What is the Marine Food Chain?

The marine food chain has much in common with the terrestrial food chain.

Table of Contents

Approximately 71% of the world consists of water, 97% of which is contained in the sea.

With such a large area to cover, it’s not strange to think a lot of creatures reside beneath the waves. These creatures are connected through food webs, a complicated web describing the consumption behavior within the marine ecosystem

To explain what’s happening under the sea, a food chain is a simpler alternative to the the food web. Generally, food chains can be divided into 4 levels: producers, herbivores, carnivores, and predators.


As the basis of all food chain, producers play an important role. Producers, or autotrophs, generate food from sources like sunlight and chemical reactions. The main producers of energy in the ocean are the photoautotrophs and chemoautotrophs.

Photoautotrophs turn sunlight and carbon dioxide into energy through photosynthesis. Does this sound familiar? This is the role of trees in the terrestrial food chain.

Since there are not a lot of trees in the ocean, this role is passed on to algae. Namely, the phytoplankton, single-celled microscopic algae distributed in the top layers of the sea. Phytoplankton provides energy for zooplankton either directly or through a microbial loop.

This is where the other part of the producers come in. The chemoautotrophs produce food from chemical reaction like decomposition rather than sunlight. Photoautotrophs are the backbone of the top layers of the ocean. Meanwhile, chemoautotrophs have the same role in deeper layers where the sun don’t shine.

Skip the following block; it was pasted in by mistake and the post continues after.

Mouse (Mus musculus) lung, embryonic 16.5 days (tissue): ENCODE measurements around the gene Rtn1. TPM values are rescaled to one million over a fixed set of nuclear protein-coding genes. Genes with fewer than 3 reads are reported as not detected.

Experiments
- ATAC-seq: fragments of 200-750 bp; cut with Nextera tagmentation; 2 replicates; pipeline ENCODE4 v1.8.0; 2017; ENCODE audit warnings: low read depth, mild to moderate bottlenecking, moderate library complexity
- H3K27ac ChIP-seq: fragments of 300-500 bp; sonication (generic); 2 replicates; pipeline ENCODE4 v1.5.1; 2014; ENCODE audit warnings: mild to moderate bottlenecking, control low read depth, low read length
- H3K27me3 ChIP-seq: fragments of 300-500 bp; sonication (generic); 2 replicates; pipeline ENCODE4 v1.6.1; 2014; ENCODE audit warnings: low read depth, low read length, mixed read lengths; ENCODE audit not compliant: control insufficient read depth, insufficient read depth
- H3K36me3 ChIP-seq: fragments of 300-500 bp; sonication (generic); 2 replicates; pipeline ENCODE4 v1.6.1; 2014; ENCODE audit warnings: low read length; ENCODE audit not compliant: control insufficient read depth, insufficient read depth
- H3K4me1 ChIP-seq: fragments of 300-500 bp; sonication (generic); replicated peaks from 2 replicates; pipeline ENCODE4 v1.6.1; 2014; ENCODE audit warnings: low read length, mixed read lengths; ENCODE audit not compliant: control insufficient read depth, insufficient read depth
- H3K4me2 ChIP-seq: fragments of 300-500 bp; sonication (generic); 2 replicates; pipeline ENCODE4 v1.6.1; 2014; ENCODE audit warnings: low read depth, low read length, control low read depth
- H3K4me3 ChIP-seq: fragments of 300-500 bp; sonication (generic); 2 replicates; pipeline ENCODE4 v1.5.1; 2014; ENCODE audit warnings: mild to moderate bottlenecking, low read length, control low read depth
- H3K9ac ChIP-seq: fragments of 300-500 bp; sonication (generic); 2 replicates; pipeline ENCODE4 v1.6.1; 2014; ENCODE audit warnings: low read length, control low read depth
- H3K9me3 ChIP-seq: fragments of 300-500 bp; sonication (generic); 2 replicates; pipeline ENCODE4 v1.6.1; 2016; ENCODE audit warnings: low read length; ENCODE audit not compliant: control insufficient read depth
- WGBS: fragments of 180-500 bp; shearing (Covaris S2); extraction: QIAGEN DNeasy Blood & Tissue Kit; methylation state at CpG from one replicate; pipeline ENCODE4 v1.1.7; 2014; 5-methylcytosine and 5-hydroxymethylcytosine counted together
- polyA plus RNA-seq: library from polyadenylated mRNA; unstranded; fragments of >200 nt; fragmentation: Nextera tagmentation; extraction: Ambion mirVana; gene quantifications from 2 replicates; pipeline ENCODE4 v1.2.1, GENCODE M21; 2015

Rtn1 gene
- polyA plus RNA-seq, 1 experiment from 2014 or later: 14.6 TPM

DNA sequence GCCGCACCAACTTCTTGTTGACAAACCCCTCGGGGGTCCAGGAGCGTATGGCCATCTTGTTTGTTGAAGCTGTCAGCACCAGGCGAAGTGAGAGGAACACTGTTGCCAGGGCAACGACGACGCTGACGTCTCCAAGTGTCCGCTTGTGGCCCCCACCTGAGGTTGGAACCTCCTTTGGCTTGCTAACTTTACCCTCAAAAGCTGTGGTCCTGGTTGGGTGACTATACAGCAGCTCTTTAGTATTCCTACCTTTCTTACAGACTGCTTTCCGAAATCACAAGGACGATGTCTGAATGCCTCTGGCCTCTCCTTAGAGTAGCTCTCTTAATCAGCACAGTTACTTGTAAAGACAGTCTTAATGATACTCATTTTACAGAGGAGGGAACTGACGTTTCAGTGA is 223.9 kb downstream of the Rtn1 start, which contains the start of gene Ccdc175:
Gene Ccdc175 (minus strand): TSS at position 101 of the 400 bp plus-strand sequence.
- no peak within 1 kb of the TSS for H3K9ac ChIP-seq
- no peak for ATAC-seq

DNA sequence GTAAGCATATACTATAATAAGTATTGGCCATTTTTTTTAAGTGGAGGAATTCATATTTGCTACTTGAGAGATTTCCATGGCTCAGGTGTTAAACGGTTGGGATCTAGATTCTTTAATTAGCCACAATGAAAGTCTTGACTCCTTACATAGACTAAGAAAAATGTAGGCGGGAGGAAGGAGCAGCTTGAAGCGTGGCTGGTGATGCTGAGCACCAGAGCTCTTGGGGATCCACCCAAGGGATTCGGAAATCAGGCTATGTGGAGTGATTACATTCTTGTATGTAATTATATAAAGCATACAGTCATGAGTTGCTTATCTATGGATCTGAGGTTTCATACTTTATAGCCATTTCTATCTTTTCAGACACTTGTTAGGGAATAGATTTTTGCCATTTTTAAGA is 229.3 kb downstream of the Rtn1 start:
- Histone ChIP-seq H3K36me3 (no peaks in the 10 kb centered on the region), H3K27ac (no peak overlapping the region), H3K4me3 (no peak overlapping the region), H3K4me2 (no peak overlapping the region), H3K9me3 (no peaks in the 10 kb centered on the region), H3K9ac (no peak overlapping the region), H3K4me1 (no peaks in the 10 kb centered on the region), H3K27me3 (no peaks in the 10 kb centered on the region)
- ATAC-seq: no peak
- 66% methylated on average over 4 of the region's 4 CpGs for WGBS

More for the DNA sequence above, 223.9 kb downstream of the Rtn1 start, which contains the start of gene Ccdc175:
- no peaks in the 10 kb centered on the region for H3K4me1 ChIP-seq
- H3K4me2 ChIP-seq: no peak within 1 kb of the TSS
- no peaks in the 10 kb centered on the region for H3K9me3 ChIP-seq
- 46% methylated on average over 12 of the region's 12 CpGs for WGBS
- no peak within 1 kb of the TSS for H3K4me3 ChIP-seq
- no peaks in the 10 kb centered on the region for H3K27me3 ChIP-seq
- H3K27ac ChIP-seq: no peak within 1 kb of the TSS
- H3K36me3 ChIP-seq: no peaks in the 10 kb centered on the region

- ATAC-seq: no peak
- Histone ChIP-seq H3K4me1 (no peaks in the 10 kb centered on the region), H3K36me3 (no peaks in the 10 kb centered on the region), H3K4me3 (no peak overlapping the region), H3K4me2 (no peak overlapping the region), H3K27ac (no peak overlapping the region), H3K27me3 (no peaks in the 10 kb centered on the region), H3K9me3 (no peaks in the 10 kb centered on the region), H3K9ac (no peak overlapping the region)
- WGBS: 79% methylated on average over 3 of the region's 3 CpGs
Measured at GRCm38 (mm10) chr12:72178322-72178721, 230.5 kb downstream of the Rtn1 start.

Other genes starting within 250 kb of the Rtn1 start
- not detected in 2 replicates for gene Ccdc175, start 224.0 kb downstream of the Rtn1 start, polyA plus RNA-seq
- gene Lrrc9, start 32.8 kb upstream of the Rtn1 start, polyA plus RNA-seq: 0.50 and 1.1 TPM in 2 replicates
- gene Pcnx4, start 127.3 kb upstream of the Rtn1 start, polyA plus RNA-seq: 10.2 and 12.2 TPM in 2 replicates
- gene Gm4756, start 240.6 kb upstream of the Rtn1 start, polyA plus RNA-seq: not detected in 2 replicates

Next, let’s talk about the eaters.


The second tier is herbivores or plant-eating animals. Since there is a lack of greenery in the sea, they turn to phytoplankton as a food source.

Although early herbivores are said to be invertebrates, current herbivores include a broad range of species. They are found within 4 groups of animals, invertebrates, fishes, reptiles, and mammals. This includes creatures such as zooplankton, mollusks, green turtles, parrotfish, dugong, and manatee.

These herbivores graze on the phytoplankton floating on the top layers of the sea. Their role in this chain is to keep the number of algae growing in the ocean under control. This mission ends when they get eaten by the next tier of consumers, the carnivores.


To meet our secondary consumers, we step into the “fish eat fish” world. Carnivores are the meat-eaters who eat other animals as their prey. Smaller carnivores, like sardines and squid, get their nourishment from herbivores. At this point, the food chain is already a complicated web since one creature can feed on multiple species. In turn, they are eaten by larger carnivores or predators.


Now we’ve arrived at our highest tier of the marine food chain.

Predators are very successful hunters. This level includes animals who prey on both herbivores and carnivores, like sharks, dolphins, and whales. The predators in this food chain are not limited to fish, they also include birds and mammals, like penguins, seals, and humans.

These animals are usually equipped with certain physical qualities which helps them hunt for prey. By utilizing these qualities, they become excellent hunters standing on the top of our chain.

They tend to breed slowly, which is concerning when we talk about endangered species due to the expansion of industrial fishing and ocean pollution.


So that’s it! Trees, herbivores, carnivores, predators, decomposition, and repeat. Not much different from its land counterpart, isn’t it?

Food chains are what keeps the ecosystem balanced. Excessive death of one species in the food chain can cause disruption of the food web and the ecosystem in the process.

More in Feature